Electric collars that shock dogs and cats should be banned by the government.
Environment Secretary Michael Gove confirmed this week that “punitive” shock collars that “cause harm and suffering to our pets” must be banned.
Used as training devices, remote control collars can trigger a pulse of varying intensity or spraying harmful chemicals on the animal.
However, a letter sent by the Ministry of Environment, Food and Rural Affairs (Defra) in February suggested there was not enough evidence to support a ban.
The document, sent to the Royal Veterinary College, noted that the scientific research it had commissioned “was not strong enough to support a ban” on “electronic dog training aids.”
A similar statement was made by Minister Defra George Eustice in a 2014 letter, in which he said the ministry did not consider there to be “evidence that the use of such devices causes unnecessary suffering”.
Dog trainer and activist Jamie Penrith said that in February the government had “insufficient evidence” to conclusively support the suggestion that collars have a negative impact on well-being, but that “two weeks later, in early March, these “barbaric and punitive devices need to be taken off the market.”
Ian Gregory, a lobbyist for pet collars, said: “The Secretary of State should refrain from feeding the nation’s pets with Twitter wolves.
“The reported anecdotal issues with pet collars can be addressed through product standards rather than banning proven technology.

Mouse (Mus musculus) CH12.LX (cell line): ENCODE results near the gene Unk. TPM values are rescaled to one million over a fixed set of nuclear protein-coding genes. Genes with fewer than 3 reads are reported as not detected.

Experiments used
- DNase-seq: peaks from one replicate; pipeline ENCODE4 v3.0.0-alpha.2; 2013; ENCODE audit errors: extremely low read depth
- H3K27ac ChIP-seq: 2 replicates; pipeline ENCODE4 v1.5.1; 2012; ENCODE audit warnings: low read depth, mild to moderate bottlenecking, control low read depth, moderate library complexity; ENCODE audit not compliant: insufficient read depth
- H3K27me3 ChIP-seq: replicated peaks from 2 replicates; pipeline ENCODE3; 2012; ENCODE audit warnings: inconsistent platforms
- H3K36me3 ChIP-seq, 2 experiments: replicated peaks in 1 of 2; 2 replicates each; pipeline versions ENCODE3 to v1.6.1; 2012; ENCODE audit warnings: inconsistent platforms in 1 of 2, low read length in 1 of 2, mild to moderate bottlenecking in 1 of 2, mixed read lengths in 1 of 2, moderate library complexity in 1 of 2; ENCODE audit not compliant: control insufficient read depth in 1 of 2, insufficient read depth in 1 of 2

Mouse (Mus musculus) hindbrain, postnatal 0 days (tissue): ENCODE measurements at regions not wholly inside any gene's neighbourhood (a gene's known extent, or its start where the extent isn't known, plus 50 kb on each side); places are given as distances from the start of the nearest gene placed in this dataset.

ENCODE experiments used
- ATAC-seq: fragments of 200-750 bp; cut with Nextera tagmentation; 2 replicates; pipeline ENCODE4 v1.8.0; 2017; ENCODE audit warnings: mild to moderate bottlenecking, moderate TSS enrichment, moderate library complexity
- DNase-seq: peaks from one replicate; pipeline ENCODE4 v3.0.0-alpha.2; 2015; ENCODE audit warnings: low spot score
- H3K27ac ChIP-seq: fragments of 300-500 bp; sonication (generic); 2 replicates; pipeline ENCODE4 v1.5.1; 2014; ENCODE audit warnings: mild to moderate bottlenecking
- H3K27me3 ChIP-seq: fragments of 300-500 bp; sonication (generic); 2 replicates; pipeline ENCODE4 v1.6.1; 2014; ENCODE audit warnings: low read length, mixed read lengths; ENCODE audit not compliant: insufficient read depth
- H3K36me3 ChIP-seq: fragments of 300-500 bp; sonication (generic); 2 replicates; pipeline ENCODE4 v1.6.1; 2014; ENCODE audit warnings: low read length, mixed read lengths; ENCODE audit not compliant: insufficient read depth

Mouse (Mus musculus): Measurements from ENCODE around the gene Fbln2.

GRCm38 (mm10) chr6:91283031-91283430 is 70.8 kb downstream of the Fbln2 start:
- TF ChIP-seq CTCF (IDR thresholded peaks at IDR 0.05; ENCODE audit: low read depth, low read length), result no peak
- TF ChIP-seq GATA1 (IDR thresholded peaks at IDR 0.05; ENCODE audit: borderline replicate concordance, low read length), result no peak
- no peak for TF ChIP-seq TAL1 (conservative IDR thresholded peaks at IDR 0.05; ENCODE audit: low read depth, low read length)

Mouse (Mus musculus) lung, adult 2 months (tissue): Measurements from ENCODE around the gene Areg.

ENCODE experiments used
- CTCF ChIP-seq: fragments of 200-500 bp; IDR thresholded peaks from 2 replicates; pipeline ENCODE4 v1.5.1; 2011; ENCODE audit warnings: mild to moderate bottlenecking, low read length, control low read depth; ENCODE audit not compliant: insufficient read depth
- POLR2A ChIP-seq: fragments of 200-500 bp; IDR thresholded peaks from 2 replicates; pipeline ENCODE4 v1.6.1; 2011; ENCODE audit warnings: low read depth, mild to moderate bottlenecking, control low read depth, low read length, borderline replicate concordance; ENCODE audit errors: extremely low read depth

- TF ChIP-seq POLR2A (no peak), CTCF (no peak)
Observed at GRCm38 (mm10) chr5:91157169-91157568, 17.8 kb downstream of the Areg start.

“The hundreds of thousands of dog owners using a remote trainer do not deserve to be criminalized.”
The ban on remote-controlled electronic training collars will not be extended to invisible fence systems that can keep pets off roads and within a boundary without receiving a static impulse, the government said.
Mr. Gove said: “We are a nation of animal lovers and the use of punitive shock collars causes harm and suffering to our pets.
“This ban will improve animal welfare and I urge pet owners to use positive reward training methods instead.”
The announcement was well received by the Dogs Trust.
Dr Rachel Casey, Director of Canine Behavior and Research at the Trust, said: “Scientific research has shown that electronic devices that deliver an aversive stimulus have a negative impact on the welfare of dogs, so this ban will have a major positive impact for dogs in the UK.
“However, we are saddened that the government has not gone one step further and taken this opportunity to ban the use of containment fences, to ensure that all British dogs are protected from this approach. obsolete training. “
The use of collars was banned in Wales, and earlier this year Scotland started banning dog owners from using them.
But only the UK government can ban their sale across the country.